With increasing complexity and digital networking, the risks of international supply chains are growing. The Internet of Things, standardised and automated processes and web-based platforms have brought production, supply, distribution and buyers closer together. Yet dependencies on suppliers or individual supply regions, a shortage of raw materials or semi-finished products and the pandemic-related acceleration of digitalisation have made global supply chains more vulnerable.

This is an issue that we as business people must consciously address. We need to take our value chain apart link by link, recognise the associated risks like cyber-attacks or monopoly situations, and develop alternatives for them. In doing so, we should focus on building better resilience in 2022 and avoid losing valuable sales – through our inability to meet the renewed increase in demand, for example. We also need to prevent cost increases in the value chain eroding our margins because we can’t raise the prices of our products fast enough or to the full extent.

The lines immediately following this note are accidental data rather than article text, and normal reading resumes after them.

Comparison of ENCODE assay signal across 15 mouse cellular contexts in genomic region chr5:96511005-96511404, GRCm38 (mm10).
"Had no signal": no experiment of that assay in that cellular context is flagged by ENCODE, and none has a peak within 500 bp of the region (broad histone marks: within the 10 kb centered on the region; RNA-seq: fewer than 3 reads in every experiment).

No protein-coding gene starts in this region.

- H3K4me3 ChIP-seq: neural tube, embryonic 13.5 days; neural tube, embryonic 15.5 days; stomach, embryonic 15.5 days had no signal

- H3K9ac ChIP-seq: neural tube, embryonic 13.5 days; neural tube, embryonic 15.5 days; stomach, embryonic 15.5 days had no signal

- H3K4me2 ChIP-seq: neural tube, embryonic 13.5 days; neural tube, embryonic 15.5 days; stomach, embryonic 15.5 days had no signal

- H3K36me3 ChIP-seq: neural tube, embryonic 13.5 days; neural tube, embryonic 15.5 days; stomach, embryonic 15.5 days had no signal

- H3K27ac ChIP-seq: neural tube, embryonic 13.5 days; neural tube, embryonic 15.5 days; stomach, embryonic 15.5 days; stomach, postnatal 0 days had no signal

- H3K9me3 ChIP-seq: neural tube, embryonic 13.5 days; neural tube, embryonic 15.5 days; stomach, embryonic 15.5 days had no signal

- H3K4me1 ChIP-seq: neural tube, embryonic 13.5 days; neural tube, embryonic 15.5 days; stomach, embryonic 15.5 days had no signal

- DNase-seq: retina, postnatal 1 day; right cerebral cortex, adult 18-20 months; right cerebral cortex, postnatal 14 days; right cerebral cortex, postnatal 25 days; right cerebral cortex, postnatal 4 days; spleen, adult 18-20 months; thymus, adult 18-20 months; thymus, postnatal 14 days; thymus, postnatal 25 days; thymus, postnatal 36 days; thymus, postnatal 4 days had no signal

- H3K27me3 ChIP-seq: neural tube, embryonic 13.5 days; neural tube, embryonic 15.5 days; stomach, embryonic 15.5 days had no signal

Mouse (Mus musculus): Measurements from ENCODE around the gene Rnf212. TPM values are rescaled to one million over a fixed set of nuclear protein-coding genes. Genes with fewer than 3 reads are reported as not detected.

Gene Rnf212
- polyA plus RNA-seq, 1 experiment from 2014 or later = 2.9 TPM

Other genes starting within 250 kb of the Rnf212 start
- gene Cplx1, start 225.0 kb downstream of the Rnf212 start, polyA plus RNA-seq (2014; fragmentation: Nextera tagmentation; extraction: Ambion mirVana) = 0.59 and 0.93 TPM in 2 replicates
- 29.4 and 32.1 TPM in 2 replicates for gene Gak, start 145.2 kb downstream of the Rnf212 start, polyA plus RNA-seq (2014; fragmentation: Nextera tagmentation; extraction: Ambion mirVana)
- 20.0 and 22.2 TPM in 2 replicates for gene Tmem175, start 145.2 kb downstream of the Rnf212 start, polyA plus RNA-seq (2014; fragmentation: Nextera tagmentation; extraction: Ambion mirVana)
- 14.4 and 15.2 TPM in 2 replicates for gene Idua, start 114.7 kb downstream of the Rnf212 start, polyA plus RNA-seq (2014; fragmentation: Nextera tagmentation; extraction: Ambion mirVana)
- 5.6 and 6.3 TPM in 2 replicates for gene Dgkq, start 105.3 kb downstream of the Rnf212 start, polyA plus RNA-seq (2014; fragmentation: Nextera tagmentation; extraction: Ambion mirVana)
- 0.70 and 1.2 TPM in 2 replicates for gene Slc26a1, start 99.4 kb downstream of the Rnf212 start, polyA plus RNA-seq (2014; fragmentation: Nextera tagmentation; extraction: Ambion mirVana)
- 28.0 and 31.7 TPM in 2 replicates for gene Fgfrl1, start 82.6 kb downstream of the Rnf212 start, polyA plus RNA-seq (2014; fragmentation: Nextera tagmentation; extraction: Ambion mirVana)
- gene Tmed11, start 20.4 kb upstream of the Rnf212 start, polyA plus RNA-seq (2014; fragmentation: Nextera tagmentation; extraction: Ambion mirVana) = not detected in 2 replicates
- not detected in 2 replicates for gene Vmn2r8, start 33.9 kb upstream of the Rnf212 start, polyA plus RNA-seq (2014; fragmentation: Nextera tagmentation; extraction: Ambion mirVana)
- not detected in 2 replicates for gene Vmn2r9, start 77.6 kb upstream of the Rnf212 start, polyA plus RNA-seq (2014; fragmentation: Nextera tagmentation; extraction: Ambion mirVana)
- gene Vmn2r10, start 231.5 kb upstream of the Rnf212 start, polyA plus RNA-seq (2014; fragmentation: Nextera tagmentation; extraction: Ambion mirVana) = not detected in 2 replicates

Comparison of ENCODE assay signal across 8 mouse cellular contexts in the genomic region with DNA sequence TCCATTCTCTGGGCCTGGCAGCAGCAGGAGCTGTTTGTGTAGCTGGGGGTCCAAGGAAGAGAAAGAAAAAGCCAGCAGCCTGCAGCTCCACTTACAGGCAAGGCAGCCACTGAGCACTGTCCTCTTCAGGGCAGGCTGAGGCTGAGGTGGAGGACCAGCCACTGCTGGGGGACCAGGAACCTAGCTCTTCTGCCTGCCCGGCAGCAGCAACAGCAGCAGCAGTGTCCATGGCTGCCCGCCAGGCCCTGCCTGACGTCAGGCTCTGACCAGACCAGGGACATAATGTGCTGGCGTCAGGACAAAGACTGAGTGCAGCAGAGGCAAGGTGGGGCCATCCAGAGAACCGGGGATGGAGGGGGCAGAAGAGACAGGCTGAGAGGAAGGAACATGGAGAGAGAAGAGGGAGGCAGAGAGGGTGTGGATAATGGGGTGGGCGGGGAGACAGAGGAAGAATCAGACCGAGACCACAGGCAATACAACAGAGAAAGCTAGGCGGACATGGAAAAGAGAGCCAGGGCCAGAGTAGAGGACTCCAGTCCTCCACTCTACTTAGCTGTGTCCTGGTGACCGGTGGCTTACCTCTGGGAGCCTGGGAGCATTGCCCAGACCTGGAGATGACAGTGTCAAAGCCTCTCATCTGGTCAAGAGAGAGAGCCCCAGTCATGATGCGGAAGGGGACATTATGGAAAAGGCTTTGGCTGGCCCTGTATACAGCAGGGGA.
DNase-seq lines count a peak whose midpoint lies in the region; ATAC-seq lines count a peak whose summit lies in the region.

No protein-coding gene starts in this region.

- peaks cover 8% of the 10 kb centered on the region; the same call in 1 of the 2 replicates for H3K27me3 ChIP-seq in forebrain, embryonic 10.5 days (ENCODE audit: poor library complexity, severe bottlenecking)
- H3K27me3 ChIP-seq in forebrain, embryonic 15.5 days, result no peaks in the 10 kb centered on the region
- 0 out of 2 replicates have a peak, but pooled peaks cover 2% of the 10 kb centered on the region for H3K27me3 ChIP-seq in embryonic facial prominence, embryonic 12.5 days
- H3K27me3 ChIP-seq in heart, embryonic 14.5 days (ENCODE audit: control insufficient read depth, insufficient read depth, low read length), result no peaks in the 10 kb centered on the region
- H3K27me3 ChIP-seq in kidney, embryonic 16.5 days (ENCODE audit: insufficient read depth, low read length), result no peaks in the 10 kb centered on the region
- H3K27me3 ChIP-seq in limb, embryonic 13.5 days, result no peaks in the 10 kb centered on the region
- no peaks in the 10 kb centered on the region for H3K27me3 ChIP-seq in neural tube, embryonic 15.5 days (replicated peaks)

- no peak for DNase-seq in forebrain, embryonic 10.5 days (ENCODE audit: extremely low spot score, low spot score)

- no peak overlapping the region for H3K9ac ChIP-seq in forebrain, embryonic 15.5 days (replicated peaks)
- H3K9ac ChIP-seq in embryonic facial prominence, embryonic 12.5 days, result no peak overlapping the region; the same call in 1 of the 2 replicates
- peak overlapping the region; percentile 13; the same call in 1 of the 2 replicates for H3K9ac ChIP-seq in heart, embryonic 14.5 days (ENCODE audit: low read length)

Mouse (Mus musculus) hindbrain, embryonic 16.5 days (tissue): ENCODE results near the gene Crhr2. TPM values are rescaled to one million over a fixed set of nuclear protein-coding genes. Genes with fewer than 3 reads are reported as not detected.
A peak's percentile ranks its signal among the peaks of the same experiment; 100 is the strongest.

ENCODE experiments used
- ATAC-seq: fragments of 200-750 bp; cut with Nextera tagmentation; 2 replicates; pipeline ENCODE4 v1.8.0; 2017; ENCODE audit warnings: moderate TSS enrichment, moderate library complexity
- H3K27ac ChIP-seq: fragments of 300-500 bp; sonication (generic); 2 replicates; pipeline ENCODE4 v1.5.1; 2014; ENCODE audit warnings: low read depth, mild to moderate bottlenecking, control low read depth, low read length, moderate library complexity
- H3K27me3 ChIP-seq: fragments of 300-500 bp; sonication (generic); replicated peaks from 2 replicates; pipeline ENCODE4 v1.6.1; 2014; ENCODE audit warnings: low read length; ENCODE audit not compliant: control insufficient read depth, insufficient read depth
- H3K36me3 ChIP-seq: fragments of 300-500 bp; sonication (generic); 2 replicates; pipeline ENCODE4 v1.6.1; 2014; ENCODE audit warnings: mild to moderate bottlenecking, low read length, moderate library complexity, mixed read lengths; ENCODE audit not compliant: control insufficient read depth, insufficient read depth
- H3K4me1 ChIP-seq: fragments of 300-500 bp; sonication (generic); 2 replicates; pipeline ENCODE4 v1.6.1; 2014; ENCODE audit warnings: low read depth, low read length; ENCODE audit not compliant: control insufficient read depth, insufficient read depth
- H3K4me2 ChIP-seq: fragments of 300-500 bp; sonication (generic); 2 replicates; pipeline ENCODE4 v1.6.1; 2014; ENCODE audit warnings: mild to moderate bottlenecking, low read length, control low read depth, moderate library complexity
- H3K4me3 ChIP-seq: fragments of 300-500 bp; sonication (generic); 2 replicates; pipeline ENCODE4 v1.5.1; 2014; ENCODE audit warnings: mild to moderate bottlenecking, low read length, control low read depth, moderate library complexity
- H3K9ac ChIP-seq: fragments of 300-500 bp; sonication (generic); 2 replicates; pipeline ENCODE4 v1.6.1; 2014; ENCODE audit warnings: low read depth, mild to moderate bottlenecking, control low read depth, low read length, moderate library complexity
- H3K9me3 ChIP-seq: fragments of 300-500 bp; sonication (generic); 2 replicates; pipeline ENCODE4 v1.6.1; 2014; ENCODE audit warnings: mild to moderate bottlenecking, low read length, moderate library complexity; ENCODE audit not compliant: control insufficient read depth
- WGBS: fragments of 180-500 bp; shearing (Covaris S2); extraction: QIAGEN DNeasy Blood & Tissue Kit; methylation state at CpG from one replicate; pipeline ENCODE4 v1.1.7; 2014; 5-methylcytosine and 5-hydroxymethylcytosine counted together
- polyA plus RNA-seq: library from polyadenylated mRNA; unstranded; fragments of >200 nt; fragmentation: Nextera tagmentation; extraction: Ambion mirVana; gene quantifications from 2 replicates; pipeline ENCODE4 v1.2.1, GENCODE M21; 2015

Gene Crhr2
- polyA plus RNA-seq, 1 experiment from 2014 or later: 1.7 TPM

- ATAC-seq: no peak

3. Stepping up climate protection

Business leaders should go further in tackling climate change and step up the pursuit of net zero, diversity and sustainable social responsibility.

Climate change was another big issue in 2021, following closely behind the Covid-19 pandemic. Last year proved that climate protection measures are no longer simply a matter of paying lip service. Companies and organisations are more committed than ever before. That’s because sustainable behaviour is no longer just good for the environment, but also makes sense economically and socially. Sustainability is now considered to be one of the main competitive advantages – something that’s also slowly becoming evident in the margins.

This is a pleasing development, but it isn’t enough. That’s why the member states of the UN Framework Convention on Climate Change agreed, at the 26th World Climate Conference in Glasgow (COP26), to accelerate the implementation of the Paris Climate Agreement. We business leaders should also go further in tackling climate change and step up our pursuit of net zero, diversity and sustainable social responsibility. After all, climate change is and remains a global threat, and it’s only by working together that we can find a solution for it and reach the target of 1.5°C – hand in hand with regulators, financiers and everybody who lives on our planet.